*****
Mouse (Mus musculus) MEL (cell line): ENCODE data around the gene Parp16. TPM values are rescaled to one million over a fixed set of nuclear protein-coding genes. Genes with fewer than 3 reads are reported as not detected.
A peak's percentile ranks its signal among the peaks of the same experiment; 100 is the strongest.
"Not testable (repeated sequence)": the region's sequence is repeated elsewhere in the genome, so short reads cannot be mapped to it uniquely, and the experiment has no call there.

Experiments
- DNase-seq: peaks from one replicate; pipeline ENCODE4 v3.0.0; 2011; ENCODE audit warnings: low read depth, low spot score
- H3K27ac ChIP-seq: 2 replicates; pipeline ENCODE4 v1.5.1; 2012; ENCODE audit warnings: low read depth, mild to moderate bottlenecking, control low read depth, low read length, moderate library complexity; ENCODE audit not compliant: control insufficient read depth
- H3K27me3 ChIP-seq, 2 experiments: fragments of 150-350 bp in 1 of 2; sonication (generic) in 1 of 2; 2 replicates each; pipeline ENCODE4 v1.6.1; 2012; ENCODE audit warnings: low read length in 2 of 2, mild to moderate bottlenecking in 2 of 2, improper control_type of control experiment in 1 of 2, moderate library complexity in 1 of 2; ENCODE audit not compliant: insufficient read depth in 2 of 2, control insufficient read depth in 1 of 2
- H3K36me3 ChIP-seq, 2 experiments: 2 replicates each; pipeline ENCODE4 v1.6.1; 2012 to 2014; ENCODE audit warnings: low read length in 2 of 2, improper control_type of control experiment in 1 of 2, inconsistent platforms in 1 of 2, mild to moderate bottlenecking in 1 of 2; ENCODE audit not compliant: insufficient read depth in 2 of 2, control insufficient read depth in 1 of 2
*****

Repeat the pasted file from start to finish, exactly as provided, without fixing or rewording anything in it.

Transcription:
Mouse (Mus musculus) MEL (cell line): ENCODE data around the gene Parp16. TPM values are rescaled to one million over a fixed set of nuclear protein-coding genes. Genes with fewer than 3 reads are reported as not detected.
A peak's percentile ranks its signal among the peaks of the same experiment; 100 is the strongest.
"Not testable (repeated sequence)": the region's sequence is repeated elsewhere in the genome, so short reads cannot be mapped to it uniquely, and the experiment has no call there.

Experiments
- DNase-seq: peaks from one replicate; pipeline ENCODE4 v3.0.0; 2011; ENCODE audit warnings: low read depth, low spot score
- H3K27ac ChIP-seq: 2 replicates; pipeline ENCODE4 v1.5.1; 2012; ENCODE audit warnings: low read depth, mild to moderate bottlenecking, control low read depth, low read length, moderate library complexity; ENCODE audit not compliant: control insufficient read depth
- H3K27me3 ChIP-seq, 2 experiments: fragments of 150-350 bp in 1 of 2; sonication (generic) in 1 of 2; 2 replicates each; pipeline ENCODE4 v1.6.1; 2012; ENCODE audit warnings: low read length in 2 of 2, mild to moderate bottlenecking in 2 of 2, improper control_type of control experiment in 1 of 2, moderate library complexity in 1 of 2; ENCODE audit not compliant: insufficient read depth in 2 of 2, control insufficient read depth in 1 of 2
- H3K36me3 ChIP-seq, 2 experiments: 2 replicates each; pipeline ENCODE4 v1.6.1; 2012 to 2014; ENCODE audit warnings: low read length in 2 of 2, improper control_type of control experiment in 1 of 2, inconsistent platforms in 1 of 2, mild to moderate bottlenecking in 1 of 2; ENCODE audit not compliant: insufficient read depth in 2 of 2, control insufficient read depth in 1 of 2